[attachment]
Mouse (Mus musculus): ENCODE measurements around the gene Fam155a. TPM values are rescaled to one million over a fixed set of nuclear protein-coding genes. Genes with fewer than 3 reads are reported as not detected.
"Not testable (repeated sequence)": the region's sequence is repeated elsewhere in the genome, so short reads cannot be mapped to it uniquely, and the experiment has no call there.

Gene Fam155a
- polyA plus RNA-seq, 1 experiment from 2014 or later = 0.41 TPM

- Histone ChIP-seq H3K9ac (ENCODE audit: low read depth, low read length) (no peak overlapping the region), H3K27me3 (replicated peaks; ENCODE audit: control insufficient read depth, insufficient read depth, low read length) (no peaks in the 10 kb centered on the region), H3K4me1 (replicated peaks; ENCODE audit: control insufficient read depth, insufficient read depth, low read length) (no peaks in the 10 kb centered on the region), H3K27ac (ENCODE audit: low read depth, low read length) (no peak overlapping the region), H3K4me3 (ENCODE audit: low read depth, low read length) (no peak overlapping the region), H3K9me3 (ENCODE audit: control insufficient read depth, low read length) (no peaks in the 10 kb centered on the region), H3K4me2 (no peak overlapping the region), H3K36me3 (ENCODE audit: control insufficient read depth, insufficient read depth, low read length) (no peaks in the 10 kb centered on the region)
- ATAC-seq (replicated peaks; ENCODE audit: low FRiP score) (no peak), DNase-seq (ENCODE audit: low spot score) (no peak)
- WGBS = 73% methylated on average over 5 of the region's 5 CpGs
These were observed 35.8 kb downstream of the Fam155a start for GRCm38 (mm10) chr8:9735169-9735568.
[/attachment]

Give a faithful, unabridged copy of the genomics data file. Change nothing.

Mouse (Mus musculus): ENCODE measurements around the gene Fam155a. TPM values are rescaled to one million over a fixed set of nuclear protein-coding genes. Genes with fewer than 3 reads are reported as not detected.
"Not testable (repeated sequence)": the region's sequence is repeated elsewhere in the genome, so short reads cannot be mapped to it uniquely, and the experiment has no call there.

Gene Fam155a
- polyA plus RNA-seq, 1 experiment from 2014 or later = 0.41 TPM

- Histone ChIP-seq H3K9ac (ENCODE audit: low read depth, low read length) (no peak overlapping the region), H3K27me3 (replicated peaks; ENCODE audit: control insufficient read depth, insufficient read depth, low read length) (no peaks in the 10 kb centered on the region), H3K4me1 (replicated peaks; ENCODE audit: control insufficient read depth, insufficient read depth, low read length) (no peaks in the 10 kb centered on the region), H3K27ac (ENCODE audit: low read depth, low read length) (no peak overlapping the region), H3K4me3 (ENCODE audit: low read depth, low read length) (no peak overlapping the region), H3K9me3 (ENCODE audit: control insufficient read depth, low read length) (no peaks in the 10 kb centered on the region), H3K4me2 (no peak overlapping the region), H3K36me3 (ENCODE audit: control insufficient read depth, insufficient read depth, low read length) (no peaks in the 10 kb centered on the region)
- ATAC-seq (replicated peaks; ENCODE audit: low FRiP score) (no peak), DNase-seq (ENCODE audit: low spot score) (no peak)
- WGBS = 73% methylated on average over 5 of the region's 5 CpGs
These were observed 35.8 kb downstream of the Fam155a start for GRCm38 (mm10) chr8:9735169-9735568.